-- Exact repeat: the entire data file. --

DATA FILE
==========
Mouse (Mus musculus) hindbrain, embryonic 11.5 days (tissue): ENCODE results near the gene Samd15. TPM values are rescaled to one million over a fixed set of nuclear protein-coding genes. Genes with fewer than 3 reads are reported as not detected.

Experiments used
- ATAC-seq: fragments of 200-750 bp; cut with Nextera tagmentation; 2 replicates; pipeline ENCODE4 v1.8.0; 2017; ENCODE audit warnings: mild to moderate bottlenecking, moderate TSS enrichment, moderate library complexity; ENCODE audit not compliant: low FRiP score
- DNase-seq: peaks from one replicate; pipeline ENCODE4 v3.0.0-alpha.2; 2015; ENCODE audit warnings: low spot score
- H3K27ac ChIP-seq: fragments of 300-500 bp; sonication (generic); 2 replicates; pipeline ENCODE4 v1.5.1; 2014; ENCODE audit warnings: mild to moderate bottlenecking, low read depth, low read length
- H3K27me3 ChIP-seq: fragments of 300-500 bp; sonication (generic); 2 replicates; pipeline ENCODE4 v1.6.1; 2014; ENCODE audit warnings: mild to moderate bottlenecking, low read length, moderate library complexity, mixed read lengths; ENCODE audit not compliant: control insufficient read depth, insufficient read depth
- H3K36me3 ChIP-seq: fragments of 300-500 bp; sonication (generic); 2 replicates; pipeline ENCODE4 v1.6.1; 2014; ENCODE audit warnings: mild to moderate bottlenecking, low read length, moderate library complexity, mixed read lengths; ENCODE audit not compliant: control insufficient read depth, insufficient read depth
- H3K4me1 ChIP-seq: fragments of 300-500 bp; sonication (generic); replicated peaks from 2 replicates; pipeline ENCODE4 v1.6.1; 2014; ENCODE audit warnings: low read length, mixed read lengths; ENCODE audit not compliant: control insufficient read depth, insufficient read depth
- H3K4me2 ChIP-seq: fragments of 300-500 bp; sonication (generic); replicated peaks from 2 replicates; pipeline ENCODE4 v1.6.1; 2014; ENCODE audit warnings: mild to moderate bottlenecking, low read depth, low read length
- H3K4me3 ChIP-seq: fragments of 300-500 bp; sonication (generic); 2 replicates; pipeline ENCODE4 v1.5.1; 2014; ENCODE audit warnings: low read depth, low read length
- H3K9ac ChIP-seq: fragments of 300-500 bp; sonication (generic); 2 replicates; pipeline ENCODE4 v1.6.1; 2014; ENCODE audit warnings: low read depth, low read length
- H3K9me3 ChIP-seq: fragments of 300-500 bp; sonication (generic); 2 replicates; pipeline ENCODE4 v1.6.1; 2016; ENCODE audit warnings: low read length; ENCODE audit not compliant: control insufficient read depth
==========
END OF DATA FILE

Mouse (Mus musculus) hindbrain, embryonic 11.5 days (tissue): ENCODE results near the gene Samd15. TPM values are rescaled to one million over a fixed set of nuclear protein-coding genes. Genes with fewer than 3 reads are reported as not detected.

Experiments used
- ATAC-seq: fragments of 200-750 bp; cut with Nextera tagmentation; 2 replicates; pipeline ENCODE4 v1.8.0; 2017; ENCODE audit warnings: mild to moderate bottlenecking, moderate TSS enrichment, moderate library complexity; ENCODE audit not compliant: low FRiP score
- DNase-seq: peaks from one replicate; pipeline ENCODE4 v3.0.0-alpha.2; 2015; ENCODE audit warnings: low spot score
- H3K27ac ChIP-seq: fragments of 300-500 bp; sonication (generic); 2 replicates; pipeline ENCODE4 v1.5.1; 2014; ENCODE audit warnings: mild to moderate bottlenecking, low read depth, low read length
- H3K27me3 ChIP-seq: fragments of 300-500 bp; sonication (generic); 2 replicates; pipeline ENCODE4 v1.6.1; 2014; ENCODE audit warnings: mild to moderate bottlenecking, low read length, moderate library complexity, mixed read lengths; ENCODE audit not compliant: control insufficient read depth, insufficient read depth
- H3K36me3 ChIP-seq: fragments of 300-500 bp; sonication (generic); 2 replicates; pipeline ENCODE4 v1.6.1; 2014; ENCODE audit warnings: mild to moderate bottlenecking, low read length, moderate library complexity, mixed read lengths; ENCODE audit not compliant: control insufficient read depth, insufficient read depth
- H3K4me1 ChIP-seq: fragments of 300-500 bp; sonication (generic); replicated peaks from 2 replicates; pipeline ENCODE4 v1.6.1; 2014; ENCODE audit warnings: low read length, mixed read lengths; ENCODE audit not compliant: control insufficient read depth, insufficient read depth
- H3K4me2 ChIP-seq: fragments of 300-500 bp; sonication (generic); replicated peaks from 2 replicates; pipeline ENCODE4 v1.6.1; 2014; ENCODE audit warnings: mild to moderate bottlenecking, low read depth, low read length
- H3K4me3 ChIP-seq: fragments of 300-500 bp; sonication (generic); 2 replicates; pipeline ENCODE4 v1.5.1; 2014; ENCODE audit warnings: low read depth, low read length
- H3K9ac ChIP-seq: fragments of 300-500 bp; sonication (generic); 2 replicates; pipeline ENCODE4 v1.6.1; 2014; ENCODE audit warnings: low read depth, low read length
- H3K9me3 ChIP-seq: fragments of 300-500 bp; sonication (generic); 2 replicates; pipeline ENCODE4 v1.6.1; 2016; ENCODE audit warnings: low read length; ENCODE audit not compliant: control insufficient read depth